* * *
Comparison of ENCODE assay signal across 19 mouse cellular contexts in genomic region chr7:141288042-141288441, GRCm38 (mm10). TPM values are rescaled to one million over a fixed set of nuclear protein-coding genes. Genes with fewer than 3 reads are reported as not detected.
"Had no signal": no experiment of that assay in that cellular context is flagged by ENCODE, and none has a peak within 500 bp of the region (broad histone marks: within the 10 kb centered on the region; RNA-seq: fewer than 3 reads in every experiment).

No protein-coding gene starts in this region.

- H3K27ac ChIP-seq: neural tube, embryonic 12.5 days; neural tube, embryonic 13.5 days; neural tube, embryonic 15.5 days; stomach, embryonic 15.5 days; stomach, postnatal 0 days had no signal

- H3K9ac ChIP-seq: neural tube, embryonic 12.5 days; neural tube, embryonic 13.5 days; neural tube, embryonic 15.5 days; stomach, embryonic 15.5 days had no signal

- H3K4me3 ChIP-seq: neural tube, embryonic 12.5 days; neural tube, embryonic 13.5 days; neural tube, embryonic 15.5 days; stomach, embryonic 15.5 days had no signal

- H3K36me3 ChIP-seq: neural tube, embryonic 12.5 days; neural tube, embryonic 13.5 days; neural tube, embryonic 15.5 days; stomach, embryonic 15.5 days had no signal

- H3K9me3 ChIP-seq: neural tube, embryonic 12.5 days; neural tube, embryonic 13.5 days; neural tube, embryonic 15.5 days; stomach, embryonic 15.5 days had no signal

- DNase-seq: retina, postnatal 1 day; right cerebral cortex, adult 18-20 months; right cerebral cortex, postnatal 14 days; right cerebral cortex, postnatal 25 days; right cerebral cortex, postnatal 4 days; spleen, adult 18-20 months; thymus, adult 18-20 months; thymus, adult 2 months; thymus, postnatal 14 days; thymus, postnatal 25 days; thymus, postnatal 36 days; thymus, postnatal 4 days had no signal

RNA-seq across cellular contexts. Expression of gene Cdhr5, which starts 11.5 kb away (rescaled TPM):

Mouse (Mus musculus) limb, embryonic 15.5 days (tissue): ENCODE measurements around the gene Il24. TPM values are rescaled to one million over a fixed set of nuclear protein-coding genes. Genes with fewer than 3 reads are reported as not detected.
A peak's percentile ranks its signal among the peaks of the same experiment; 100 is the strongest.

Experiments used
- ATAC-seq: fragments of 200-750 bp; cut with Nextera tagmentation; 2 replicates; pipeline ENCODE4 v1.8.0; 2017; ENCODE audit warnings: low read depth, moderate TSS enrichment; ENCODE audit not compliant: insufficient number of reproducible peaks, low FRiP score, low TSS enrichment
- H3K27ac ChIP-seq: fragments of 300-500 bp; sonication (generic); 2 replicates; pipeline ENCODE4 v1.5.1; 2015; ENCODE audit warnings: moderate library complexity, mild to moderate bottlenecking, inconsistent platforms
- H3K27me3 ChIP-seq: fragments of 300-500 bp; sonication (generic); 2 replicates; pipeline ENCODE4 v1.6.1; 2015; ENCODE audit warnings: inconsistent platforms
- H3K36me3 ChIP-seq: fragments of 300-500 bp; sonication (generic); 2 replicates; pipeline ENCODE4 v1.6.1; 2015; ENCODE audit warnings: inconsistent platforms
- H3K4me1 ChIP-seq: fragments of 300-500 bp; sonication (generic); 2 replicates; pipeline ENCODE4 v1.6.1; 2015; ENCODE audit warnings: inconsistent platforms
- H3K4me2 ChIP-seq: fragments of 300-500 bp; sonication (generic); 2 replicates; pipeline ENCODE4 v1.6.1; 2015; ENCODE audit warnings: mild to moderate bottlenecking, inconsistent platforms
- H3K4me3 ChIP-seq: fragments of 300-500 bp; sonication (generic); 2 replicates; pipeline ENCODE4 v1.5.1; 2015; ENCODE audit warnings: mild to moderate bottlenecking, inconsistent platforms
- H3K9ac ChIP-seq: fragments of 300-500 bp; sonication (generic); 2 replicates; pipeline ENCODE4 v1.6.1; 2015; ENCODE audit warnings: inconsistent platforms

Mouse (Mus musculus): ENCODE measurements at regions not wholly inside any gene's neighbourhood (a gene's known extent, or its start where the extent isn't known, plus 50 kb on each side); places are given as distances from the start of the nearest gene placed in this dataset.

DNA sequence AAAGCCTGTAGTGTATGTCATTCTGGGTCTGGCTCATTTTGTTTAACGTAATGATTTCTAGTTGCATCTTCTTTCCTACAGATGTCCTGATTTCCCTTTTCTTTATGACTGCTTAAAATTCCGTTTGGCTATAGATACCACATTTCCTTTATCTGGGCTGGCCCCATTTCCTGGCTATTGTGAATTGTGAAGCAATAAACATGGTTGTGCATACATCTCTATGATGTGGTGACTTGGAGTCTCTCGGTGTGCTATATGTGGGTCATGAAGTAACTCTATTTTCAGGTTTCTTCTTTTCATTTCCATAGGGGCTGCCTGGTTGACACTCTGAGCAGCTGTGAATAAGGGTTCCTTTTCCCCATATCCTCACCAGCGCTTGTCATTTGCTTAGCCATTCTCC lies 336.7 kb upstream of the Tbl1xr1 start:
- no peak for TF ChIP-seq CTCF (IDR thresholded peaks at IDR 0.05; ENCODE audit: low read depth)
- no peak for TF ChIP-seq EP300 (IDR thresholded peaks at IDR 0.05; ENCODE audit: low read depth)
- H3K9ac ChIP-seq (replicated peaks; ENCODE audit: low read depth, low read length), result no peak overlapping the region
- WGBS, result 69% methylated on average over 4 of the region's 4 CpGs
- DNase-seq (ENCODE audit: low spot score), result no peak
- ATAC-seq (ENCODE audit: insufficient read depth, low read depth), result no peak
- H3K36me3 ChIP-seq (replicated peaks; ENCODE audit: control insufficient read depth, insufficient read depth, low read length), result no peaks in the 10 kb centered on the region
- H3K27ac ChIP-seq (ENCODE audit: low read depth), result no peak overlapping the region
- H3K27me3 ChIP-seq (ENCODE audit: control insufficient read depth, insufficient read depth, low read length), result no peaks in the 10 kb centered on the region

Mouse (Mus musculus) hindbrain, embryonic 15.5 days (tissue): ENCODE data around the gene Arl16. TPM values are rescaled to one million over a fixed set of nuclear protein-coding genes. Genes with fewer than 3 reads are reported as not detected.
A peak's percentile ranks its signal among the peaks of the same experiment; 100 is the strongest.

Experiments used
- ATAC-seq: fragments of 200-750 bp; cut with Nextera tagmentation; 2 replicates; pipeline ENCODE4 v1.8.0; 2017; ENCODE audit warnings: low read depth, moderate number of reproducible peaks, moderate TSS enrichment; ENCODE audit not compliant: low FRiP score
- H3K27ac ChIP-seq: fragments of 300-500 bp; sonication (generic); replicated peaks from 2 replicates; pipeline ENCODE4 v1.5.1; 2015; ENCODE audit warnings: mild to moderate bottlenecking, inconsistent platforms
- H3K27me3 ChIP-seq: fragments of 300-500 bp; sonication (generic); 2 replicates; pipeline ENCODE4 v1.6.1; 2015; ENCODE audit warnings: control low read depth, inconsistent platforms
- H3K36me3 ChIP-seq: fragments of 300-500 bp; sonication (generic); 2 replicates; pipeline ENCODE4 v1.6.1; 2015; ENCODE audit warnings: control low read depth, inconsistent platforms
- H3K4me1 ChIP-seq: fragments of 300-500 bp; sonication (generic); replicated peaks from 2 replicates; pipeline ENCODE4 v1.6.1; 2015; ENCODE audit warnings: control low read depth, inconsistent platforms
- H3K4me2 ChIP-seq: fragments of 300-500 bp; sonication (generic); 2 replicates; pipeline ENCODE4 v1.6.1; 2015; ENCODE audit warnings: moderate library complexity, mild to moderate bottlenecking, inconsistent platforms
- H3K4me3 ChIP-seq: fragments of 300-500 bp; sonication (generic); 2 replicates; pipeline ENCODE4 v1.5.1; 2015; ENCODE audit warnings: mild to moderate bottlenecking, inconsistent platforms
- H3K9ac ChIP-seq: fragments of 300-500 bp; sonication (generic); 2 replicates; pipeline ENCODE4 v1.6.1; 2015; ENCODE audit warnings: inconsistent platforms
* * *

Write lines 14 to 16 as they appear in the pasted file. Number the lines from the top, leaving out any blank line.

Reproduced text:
- ATAC-seq: fragments of 200-750 bp; cut with Nextera tagmentation; 2 replicates; pipeline ENCODE4 v1.8.0; 2017; ENCODE audit warnings: low read depth, moderate TSS enrichment; ENCODE audit not compliant: insufficient number of reproducible peaks, low FRiP score, low TSS enrichment
- H3K27ac ChIP-seq: fragments of 300-500 bp; sonication (generic); 2 replicates; pipeline ENCODE4 v1.5.1; 2015; ENCODE audit warnings: moderate library complexity, mild to moderate bottlenecking, inconsistent platforms
- H3K27me3 ChIP-seq: fragments of 300-500 bp; sonication (generic); 2 replicates; pipeline ENCODE4 v1.6.1; 2015; ENCODE audit warnings: inconsistent platforms